DeMint’s right about Bush bailout

Just saw this release from Jim DeMint about Bush's unilateral $17.4 billion bailout of Detroit:

“This decision is
disappointing. While the bailout may provide a short-term boost to three
companies, it will not force them to fundamentally improve their operations and
become competitive in the long-term. This decision, I am sad to say, runs
counter the interests of American taxpayers, American consumers and the American
auto industry,” said Senator DeMint.

“I also believe this action is
unconstitutional. The Executive Branch must have the consent of Congress to
appropriate taxpayer funds. Yet the bailout legislation passed earlier this year
does not permit the Administration to use taxpayer money in this way, and
Congress rejected the auto bailout when it was brought up for a vote last

The senator and I are not on the same page when it comes to other "bailouts" — we definitely disagree about the Obama infrastructure thing — but we're on the same side on this one. All of his libertarian populist rhetoric aside, this IS a constitutionally objectionable action. As I wrote in this editorial earlier this week, the president "takes too much upon himself."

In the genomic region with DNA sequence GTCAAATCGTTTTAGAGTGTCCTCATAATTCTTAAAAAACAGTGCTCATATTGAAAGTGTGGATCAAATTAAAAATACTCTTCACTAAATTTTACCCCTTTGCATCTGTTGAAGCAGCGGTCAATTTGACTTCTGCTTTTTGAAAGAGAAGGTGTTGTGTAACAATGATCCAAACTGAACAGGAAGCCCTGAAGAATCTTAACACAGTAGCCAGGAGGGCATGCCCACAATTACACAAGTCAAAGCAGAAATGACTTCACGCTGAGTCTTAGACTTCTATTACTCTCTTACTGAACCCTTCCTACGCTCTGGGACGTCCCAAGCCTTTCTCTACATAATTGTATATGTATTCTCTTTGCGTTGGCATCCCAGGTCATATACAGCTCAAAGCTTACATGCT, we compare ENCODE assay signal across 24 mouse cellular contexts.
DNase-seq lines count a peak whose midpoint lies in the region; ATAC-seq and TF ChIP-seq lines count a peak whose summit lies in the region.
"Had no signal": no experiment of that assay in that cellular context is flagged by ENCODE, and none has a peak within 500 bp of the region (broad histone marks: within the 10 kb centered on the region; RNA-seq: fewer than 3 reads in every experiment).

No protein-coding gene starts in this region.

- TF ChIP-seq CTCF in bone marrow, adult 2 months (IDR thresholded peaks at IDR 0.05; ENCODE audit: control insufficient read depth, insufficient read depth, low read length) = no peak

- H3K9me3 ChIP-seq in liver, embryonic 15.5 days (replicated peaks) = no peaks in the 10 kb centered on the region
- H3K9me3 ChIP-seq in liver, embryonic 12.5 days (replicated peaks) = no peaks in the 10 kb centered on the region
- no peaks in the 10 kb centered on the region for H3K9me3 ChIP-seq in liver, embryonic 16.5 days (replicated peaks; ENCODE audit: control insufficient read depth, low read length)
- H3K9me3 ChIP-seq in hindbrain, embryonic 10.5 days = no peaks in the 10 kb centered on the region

And the thing is, nobody's going to stop the president from doing this — certainly not the Congress. George Will will have an interesting piece about that on our Sunday pages.

2 thoughts on “DeMint’s right about Bush bailout

  1. Lee Muller

    The TARP bailout is unConstitutional.
    Social Security is unConstitutional.
    Medicare is unConstitutional.
    Welfare is unConstitutional.
    The automobile makers could be bailed out with a refund of all the taxes they paid in good years, when Uncle Sam showed up to be their partner and take his half of the money.
    This loan will do nothing but prop up the automakers while they pour out money to the UAW, who is unwilling to make any concessions.
    And why should they?
    They blew of Congress because they knew President Bush would come to the rescue.
    Now they say they won’t give up any wages or benefits in return for the $17.2 billion, because Obama is already promising to pour more billions of taxpayer money into subsidizing the UAW wage extortion.

  2. aaron4unitruth

    The bailout of private corporations seems wrong for many reasons but most importantly because the Federal Government seems to be more powerful than it was ever intended. As a condition of bailing out the auto industry it will now be able to purchase stock? That raises a red flag.

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